Let me begin with the question of privilege claimed by Senator St. Germain. Rule 43(1) reminds us that “the preservation of the privileges of the Senate is the duty of every Senator. A violation of the privileges of any one Senator affects those of all Senators and the ability of the Senate to carry out its functions ...” The struggle of Parliament with the Crown for the recognition of its privileges several centuries ago is in fact the history of the rise of parliamentary government and democracy in Great Britain. This history is also a proud part of our Canadian constitutional heritage. The underlying principles of privilege established so long ago still remain important today, although the application of these privileges continues to evolve.

According to the British parliamentary authority, Erskine May, “Parliamentary privilege is the sum of the peculiar rights enjoyed by each House collectively … and by Members of each House individually, without which they could not discharge their functions, and which exceed those possessed by other bodies or individuals.” The foremost privileges that are exercised by the House collectively are the power to punish for contempt and the power to regulate internal proceedings as a body. Preeminent among the rights enjoyed by Members is freedom of speech. Other rights enjoyed by Members individually include freedom from arrest, hindrance or molestation. These latter privileges remain important, in the words of Erskine May, “as a means to the effective discharge of the collective functions of the House …”

Whether or not a Senator is acknowledged as Leader of the Opposition does not fall within the traditional privileges enjoyed by individual members or even the privileges exercised by the Senate as a whole. It is, therefore, difficult for me to see how the matter of any Senator’s recognition in the position of Leader of the Opposition could constitute a question of privilege. This view is supported by Joseph Maingot in his book on Parliamentary Privilege in Canada. At page 224 of the second edition, he notes that parliamentary privilege applies to members in their capacity as members, not in their capacity as ministers, party leaders, parliamentary secretaries or whips. Accordingly, it is my ruling that no prima facie case of a breach of privilege has been established in this case.

There may well be instances, however, where the status of the Leader of the Opposition can give rise to points of order. For example, the Rules provide that in most instances, the Leader of the Government and the Leader of the Opposition will be granted unlimited time for debate. An attempt to limit that right could lead to a point of order that could be the subject of a Speaker’s ruling. It must be stressed that the protection of these rights does not involve their recognition as parliamentary privileges over and above the privileges accorded to all parliamentarians. It is also necessary to point out that in such a case, as in all matters relating to the enforcement of the Rules of the Senate, the ruling itself could be the subject of an appeal to the Senate for confirmation or rejection. This is because the Senate retains for itself the exclusive authority to determine its practices even to the extent of passing judgment on decisions of the Speaker. In this regard, the Senate is quite different from many other parliaments including the United Kingdom and Australia, where the decisions of the Speaker are not subject to appeal.

At this point, I am already well into the second issue that I wished to raise in this ruling - the role of the Speaker of the Senate. That role is, in fact, quite limited. As Speaker, I have an obligation to enforce the Rules to the best of my ability, but the Senate alone has the ultimate authority to determine its practices, not the Speaker. Precedents, therefore, do not have any binding character. They would, of course, influence the assessment of a situation by a Speaker, but they could not bind the Senate. Under our current practices, the Senate is not constrained by any obligation to follow precedent.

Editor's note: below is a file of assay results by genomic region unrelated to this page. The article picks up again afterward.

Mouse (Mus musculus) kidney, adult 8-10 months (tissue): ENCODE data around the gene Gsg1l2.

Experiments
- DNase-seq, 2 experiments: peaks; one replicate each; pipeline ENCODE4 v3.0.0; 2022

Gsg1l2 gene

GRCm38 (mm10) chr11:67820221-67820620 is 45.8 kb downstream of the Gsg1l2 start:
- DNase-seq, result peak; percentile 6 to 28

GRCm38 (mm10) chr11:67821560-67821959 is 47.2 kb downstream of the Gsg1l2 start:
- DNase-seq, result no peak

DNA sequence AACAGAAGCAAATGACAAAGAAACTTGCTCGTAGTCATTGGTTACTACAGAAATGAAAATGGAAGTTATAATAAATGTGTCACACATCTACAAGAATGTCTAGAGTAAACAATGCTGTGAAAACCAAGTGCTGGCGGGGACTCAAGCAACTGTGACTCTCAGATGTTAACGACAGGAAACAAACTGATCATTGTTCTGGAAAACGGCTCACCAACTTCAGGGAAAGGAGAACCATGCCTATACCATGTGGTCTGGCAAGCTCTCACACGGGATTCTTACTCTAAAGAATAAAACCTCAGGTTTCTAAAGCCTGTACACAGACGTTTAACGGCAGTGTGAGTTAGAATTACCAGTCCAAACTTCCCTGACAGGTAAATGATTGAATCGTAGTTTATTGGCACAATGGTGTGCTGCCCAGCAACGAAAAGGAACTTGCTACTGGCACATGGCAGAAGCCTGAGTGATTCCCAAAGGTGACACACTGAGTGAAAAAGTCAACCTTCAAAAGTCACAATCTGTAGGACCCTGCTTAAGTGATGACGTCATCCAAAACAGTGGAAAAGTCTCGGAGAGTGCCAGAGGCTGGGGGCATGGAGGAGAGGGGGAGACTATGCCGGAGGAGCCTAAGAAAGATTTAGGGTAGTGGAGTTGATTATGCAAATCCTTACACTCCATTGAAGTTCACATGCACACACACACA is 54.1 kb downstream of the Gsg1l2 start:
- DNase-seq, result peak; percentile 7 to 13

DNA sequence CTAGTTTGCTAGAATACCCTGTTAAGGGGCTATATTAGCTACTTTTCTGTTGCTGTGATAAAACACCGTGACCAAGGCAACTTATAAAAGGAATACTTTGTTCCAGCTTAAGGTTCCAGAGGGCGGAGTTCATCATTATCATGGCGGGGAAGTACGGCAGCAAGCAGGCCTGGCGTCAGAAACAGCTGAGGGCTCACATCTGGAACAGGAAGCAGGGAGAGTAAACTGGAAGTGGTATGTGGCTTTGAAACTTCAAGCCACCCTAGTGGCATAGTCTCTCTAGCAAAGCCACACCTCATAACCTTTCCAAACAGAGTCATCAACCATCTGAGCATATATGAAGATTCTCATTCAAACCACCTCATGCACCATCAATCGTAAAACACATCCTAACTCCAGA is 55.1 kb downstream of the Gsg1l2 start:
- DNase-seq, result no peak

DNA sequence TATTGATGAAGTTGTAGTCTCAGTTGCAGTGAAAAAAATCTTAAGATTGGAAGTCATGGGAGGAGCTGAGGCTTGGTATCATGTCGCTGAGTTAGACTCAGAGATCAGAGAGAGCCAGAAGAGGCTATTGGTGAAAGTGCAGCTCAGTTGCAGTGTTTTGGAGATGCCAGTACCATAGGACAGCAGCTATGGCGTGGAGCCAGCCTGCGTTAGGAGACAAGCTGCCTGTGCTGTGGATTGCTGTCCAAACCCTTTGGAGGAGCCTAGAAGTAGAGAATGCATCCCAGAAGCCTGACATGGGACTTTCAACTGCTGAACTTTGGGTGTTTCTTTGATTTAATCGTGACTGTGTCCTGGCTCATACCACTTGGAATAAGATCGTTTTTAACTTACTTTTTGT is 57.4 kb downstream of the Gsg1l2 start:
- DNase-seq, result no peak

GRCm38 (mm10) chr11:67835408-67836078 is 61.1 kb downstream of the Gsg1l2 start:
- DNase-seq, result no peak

In this particular case, I have looked closely at the precedents mentioned by Senator St. Germain which are also explained more fully in the document that he tabled February 6. It is Senator St. Germain’s contention that these precedents are useful and provide guidelines that could influence the outcome in this case. The first example that he referred to in his presentation was that of the British Parliament. The Senator makes the case that in Westminster, the opposition leadership in the House of Lords is determined by reference to the political composition of the House of Commons. I think that this is a correct account of how the system operates in the United Kingdom Parliament.

Should there be any doubt in the United Kingdom as to which party should be recognized as the Official Opposition based on parity, the Speaker of the House of Commons is authorized under statute to make a final and conclusive determination. In all other instances, however, the Speaker has no role to play. Under the same law, the Ministerial and other Salaries Act, the Lord Chancellor is given the same authority to determine the Official Opposition in the House of Lords, but this authority must be exercised by way of reference back to the decision made in the House of Commons. These provisions of the Act date back to 1937 and I am unaware of any occasion where the Speaker or the Lord Chancellor had to resort to it; nor did Senator St. Germain indicate that it had ever been used. In any case, it is the view of the Senator that I as Speaker can exercise the same authority through the provisions of rule 1. I do not accept this proposition. Moreover, my position appears to be shared by my counterpart in the “other place”. In a ruling that was made February 26, 1996 dealing with the status of the Bloc Quebecois, Speaker Parent explained that “Unless the House wishes, either in the rules or in legislation, to give the Speaker precise powers and guidelines by which to designate the official opposition, I must state at the outset that I do not feel it is within my power to make such a decision …” The Speaker went on to acknowledge the status quo incumbency of the Bloc Quebecois as the Official Opposition.

In my assessment of the position taken by the Commons Speaker in that instance, this was not a typical ruling at all. In character, it resembled the approach the Speaker would be expected to take in respect of a casting vote which is to keep the question open by opting for the status quo. The Speaker simply recognized the status quo. Speaker Parent acknowledged that he had no authority to alter the status quo and recognize the Reform Party as the Official Opposition. Such a decision, as he explained, “has never been decided on the floor of the House of Commons, and the House has never put in place a procedure for the selection of the official opposition.”[...]


Canadian Parliamentary Review Cover
Vol 24 no 1
2001






Last Updated: 2019-07-15